Growing up in North Dakota, Al Royse learned the value of hard work early.
From age 5, he and his four siblings worked after school and during the summer selling the harvest from farms across the country at their family-owned produce stand. When work and school were done, Royse found an escape in his favorite TV drama, "Perry Mason."
"Though I did not know what I wanted to do as a career at the time, in the back of my mind, I wanted to be like Perry Mason," he said. "I also liked business."
He found a way to blend both interests as a tax specialist for the accounting and consulting firm Deloitte. It was his first job after graduating from the University of North Dakota School of Law in 1976, and his star rapidly rose there. He'd already built a reputation as a maverick, winning a seat in the state legislature at 21, one of only two people under 30 in North Dakota to do so at that time. For his achievements, he was named Outstanding Freshman Legislator.
By 1997, Deloitte made him managing partner of its San Francisco and Silicon Valley tax practices. That's when the American Heart Association came calling.
"The local executive director contacted me and said, 'We have a bit of a problem. San Francisco Heart Walk is coming up and the chairperson got transferred to Australia. Would you consider stepping in?'"
For Royse, whose motto is to "say yes before you say no," the answer was easy.
"I figured it would be a growth experience if nothing else," he said.
It became so much more than that. For nearly 25 years, Royse has been a steadfast AHA volunteer at the local, regional and national levels.
As chairman of the board, he positioned the organization as a catalyst to achieve maximum impact in equitable health and well-being. The AHA will present him with its highest volunteer honor, the Gold Heart Award, during its annual National Volunteer Awards ceremony June 22.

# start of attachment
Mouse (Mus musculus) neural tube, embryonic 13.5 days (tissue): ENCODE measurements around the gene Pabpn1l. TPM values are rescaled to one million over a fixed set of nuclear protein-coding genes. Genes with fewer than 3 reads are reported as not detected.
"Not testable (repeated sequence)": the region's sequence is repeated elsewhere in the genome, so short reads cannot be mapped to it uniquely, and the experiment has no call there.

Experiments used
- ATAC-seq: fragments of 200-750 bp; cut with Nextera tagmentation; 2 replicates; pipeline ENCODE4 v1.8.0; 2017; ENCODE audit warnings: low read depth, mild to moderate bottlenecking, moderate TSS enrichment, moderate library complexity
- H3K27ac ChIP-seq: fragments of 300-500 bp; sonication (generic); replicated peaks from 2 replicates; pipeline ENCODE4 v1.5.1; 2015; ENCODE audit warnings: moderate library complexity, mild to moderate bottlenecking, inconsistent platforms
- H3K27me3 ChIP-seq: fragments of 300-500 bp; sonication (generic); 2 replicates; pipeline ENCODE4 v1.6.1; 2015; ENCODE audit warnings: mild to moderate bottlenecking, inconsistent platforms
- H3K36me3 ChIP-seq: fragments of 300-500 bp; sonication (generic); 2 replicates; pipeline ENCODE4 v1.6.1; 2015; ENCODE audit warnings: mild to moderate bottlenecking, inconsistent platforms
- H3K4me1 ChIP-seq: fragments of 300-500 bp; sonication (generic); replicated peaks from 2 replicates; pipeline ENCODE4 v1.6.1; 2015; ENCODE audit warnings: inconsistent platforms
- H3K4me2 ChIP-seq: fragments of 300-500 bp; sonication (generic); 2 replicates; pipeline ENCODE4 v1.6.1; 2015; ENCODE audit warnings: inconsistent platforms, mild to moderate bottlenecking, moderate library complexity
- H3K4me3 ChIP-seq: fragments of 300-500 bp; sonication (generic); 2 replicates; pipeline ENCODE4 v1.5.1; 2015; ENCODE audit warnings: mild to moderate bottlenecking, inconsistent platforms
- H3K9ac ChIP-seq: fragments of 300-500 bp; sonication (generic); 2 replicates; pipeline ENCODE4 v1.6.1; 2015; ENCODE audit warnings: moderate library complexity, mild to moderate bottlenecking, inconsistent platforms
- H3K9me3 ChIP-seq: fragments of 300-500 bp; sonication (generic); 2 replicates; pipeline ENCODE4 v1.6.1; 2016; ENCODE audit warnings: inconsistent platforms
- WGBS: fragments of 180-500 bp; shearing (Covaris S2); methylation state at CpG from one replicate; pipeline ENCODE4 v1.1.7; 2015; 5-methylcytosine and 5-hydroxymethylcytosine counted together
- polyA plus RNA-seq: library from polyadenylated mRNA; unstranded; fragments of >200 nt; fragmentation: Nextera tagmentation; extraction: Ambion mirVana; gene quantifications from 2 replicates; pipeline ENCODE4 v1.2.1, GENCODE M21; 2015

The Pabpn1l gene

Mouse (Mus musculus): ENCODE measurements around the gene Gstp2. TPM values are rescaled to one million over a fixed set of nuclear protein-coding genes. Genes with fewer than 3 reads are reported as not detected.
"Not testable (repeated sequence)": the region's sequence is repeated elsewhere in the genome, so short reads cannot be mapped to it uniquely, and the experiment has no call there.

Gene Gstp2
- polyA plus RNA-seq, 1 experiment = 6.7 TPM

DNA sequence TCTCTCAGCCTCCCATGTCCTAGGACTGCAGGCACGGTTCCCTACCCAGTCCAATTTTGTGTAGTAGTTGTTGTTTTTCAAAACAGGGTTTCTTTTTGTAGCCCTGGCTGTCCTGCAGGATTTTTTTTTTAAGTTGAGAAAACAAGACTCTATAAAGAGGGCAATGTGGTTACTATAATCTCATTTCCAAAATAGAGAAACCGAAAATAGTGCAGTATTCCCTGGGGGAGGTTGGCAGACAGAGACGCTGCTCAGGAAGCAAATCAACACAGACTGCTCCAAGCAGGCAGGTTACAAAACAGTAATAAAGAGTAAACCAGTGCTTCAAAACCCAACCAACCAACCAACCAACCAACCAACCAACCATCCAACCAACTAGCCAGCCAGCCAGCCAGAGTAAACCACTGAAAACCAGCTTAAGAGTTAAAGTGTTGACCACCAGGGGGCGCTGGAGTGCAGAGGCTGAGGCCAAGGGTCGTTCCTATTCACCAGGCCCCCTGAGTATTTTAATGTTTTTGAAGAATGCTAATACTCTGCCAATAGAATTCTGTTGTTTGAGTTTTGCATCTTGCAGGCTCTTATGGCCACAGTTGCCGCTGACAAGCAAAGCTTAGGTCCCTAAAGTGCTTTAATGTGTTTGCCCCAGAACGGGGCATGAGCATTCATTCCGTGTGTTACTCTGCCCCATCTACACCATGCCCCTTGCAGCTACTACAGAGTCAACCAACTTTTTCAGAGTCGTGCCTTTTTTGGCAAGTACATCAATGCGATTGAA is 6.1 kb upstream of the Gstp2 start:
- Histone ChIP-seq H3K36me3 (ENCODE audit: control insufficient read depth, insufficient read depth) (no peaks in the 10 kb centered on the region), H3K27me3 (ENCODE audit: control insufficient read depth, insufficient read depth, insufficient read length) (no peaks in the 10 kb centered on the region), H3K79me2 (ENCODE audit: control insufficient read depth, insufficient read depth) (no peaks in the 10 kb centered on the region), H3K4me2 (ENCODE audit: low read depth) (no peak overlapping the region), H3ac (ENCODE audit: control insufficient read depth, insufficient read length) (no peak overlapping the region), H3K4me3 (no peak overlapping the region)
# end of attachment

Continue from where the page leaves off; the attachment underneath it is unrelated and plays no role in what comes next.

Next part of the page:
All in from the start
Royse chaired the San Francisco Heart Walk in 1997 and 1998. Then, the AHA invited him to join the San Francisco board, which he later led as chairman. That appointment spurred an invitation to join, then chair, the Western States Affiliate board.
During 10 years on the regional board, he was part of the national Joint Operating Committee, which orchestrated merging the Western States and Pacific Mountain affiliates into the current 10-state Western States region. That garnered him the honor of Western States' Volunteer of the Year in 2010.
His trusted voice led to national board appointment in 2011 and, the following year, he was named secretary-treasurer. His ascent continued as chairman-elect of the national board in 2013-14 and chairman in 2015-17.
"My involvement with the AHA started by chance," he said. "It continued for three reasons: I believe in the mission, I believe in the people, and I believe in the results. We save lives and there can be no greater purpose."
During his term as national chairman, Royse helped develop the 2017-20 Strategic Plan and Strategic Value Proposition. He said the latter elevated the AHA "from a provider of products, services and information to a catalyst for change — more innovative, proactive, collaborative and engaged in preventive medicine."